By Fernando Del Valle, Valley Morning Star
San Benito, Texas (AP) – For nearly 30 years, the big steel record presses captured the music that has helped the city earn its mark as “the home of conjunto music.’’
The Valley Morning Star reports at the legendary Ideal Recording Co., the two Finebilt presses produced the music of some of the legends who pioneered the genre born on the Texas-Mexico border and honed in the city’s cantinas.
Since Ideal closed 30 years ago, the presses have languished in storage, draped in plastic wrap.
For 17 years, Rey Avila has dreamed of showcasing the antique record presses in the Texas Conjunto Hall of Fame and Museum.
But cramped quarters forced him to keep them in storage.
Since 2008, the museum has squeezed pieces of its priceless potpourri into a 300-foot exhibit at the city’s Community Building.
“Our goal has been to have them all in one space where people can see the history of San Benito,’’ Avila recently said.
Now, he is waiting for the opening of the newly-built 7,000-square-foot San Benito Cultural Heritage Center to display the complete array of artifacts that make the conjunto museum the only one of its kind in the world.
“We’ve been waiting for 17 years,’’ Avila said. “So it’s finally becoming a reality.’’
The city has not disclosed a timetable for the center’s opening.
However, Avila is planning recreations of Ideal’s recording studio and record pressing plant to launch as much as a 1,500-square-foot expansion of the conjunto museum.
“We want to showcase all this music history to preserve it for current and future generations,’’ he said.
For Avila, the record presses made around 1960 are among the museum’s most priceless artifacts.
“They’re historic,’’ he said. “In Texas, there are not too many of those left.’’
During the 1960s and 1970s, the old record presses turned out as many as 1,500 records a day for distribution in the United States, Mexico and Central America.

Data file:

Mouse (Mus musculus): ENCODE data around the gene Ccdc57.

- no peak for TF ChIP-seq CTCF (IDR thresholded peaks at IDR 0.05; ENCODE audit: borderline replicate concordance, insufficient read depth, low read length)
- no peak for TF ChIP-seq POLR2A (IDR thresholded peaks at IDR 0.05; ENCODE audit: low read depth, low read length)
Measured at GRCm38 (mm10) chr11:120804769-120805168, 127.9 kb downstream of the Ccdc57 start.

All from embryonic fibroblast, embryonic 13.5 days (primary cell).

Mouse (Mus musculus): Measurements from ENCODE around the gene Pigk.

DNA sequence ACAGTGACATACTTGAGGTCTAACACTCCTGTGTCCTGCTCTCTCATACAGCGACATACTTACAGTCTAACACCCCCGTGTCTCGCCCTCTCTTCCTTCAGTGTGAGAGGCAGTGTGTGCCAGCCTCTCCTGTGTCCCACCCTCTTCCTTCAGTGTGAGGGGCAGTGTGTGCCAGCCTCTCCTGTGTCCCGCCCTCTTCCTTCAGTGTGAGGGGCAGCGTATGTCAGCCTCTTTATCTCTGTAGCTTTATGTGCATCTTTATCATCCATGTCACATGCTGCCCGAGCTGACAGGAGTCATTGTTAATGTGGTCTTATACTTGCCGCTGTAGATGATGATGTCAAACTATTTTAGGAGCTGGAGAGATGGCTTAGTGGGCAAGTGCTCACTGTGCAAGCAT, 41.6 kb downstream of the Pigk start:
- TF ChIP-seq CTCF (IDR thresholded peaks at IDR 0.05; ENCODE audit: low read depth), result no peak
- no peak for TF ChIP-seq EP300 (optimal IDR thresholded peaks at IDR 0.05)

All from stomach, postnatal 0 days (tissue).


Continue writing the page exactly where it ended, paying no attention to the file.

Avila also plans to display a recreation of Ideal’s recording studio.
The exhibit will feature two Ampex Corp. recording machines made around 1960 that captured the music on reel-to-reel tapes.
Avila also plans to display the master recordings that pressed their grooves into vinyl.
The glistening nickel-plated “stampers’’ now stand in old cardboard sleeves.
Avila, a retired maintenance technician with the Texas Department of Transportation, is a visionary.
In 2000, he began building the museum in a bedroom in his home.
Since 2008, the museum has shared a 1,000-square-foot space with the Freddy Fender Museum and the San Benito History Museum at the city’s Community Building.
“We are the only museum in the world dedicated to preserving the unique genre of American music,’’ Avila said.
As Avila prepared to move the museum there, retired businessman Lionel Betancourt donated a treasure trove of artifacts 20 years after his family closed the Ideal studio.
“God planted the thought in my head,’’ Betancourt said. “I found a place for them that is meaningful. It’s just delightful that they’ll have enough room in the new building to set it all up.’’
For Betancourt, the conjunto museum has nurtured his family’s legacy.
“I like history. This is a way of looking back at our heritage,’’ Betancourt said. “We, as a family, have made a difference. I’m certainly proud of my family and our contribution to the community.’’
In 1946, Betancourt’s father Paco Betancourt co-founded Ideal with Armando Marroquin.
In downtown San Benito, Betancourt’s father handled sales and distribution from the Rio Grande Music Co., his record store off Sam Houston Boulevard.
Meanwhile, Marroquin was recording the music in his garage in Alice.
Soon, the genre born along the Texas-Mexico border was reaching an international audience.
Then in the mid-1950s, Paco Betancourt, who served as the city’s mayor from 1966 to 1968, opened a recording studio in the back of his store.
Legends such as Narciso Martinez, Paulino Bernal and Freddy Fender recorded their music there.
“A lot of people don’t know that at one time (Ideal) was the biggest distributor of conjunto and Tejano music in the Southwest,’’ Avila said.
The San Benito Cultural and Heritage Center will help Avila expand the museum whose Hall of Fame has inducted 70 conjunto pioneers.
“This is history right before your eyes,’’ Avila said. “Everybody says (San Benito) is the birthplace of conjunto. I say we’re the home of conjunto.’’
Image: A vinyl record press in the 1940s